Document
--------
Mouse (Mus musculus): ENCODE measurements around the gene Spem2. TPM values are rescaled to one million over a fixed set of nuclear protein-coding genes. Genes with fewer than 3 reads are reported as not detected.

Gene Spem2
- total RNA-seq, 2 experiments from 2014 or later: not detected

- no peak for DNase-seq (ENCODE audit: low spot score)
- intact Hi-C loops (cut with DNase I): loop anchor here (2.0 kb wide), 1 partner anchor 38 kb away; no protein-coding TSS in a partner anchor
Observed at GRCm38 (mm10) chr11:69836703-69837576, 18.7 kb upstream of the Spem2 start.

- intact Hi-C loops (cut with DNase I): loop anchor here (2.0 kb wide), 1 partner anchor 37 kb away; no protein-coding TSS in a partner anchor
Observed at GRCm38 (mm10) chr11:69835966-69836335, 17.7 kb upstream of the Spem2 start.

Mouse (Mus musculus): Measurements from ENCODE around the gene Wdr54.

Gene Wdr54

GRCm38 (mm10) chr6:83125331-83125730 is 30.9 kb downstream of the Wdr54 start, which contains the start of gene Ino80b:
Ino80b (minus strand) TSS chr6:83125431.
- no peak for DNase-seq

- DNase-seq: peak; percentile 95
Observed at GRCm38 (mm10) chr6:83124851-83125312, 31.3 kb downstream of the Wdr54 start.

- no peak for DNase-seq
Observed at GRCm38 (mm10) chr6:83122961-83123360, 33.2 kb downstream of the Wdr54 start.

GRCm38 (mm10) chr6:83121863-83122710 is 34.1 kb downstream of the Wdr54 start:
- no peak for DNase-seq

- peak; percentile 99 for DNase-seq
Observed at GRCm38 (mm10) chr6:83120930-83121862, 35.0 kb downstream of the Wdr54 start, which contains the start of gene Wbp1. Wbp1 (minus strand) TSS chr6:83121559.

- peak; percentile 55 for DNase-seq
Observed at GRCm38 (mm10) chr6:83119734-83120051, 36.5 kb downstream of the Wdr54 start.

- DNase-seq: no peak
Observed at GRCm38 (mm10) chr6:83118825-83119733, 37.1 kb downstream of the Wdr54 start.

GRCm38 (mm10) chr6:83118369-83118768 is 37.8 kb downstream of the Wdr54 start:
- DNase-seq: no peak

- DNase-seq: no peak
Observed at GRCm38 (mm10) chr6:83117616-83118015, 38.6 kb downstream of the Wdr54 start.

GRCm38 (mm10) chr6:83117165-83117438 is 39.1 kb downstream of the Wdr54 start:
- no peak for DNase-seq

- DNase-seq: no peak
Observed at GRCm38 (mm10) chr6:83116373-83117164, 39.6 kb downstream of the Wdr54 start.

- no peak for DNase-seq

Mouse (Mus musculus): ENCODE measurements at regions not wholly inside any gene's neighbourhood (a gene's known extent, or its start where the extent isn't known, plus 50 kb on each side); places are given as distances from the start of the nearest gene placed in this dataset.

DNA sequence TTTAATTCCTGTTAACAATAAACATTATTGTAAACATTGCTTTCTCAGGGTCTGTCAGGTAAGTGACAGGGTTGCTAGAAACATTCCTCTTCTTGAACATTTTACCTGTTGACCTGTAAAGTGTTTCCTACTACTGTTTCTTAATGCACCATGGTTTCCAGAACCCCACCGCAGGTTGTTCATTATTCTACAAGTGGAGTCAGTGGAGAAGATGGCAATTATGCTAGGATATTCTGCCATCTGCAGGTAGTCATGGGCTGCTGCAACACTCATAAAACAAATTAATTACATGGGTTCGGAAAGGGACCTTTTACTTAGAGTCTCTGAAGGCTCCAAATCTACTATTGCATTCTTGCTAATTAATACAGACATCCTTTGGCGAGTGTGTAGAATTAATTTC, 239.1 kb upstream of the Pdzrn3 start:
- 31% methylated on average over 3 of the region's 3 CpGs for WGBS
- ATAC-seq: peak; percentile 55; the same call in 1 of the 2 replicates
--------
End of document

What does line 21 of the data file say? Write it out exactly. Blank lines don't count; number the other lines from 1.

Observed at GRCm38 (mm10) chr6:83120930-83121862, 35.0 kb downstream of the Wdr54 start, which contains the start of gene Wbp1. Wbp1 (minus strand) TSS chr6:83121559.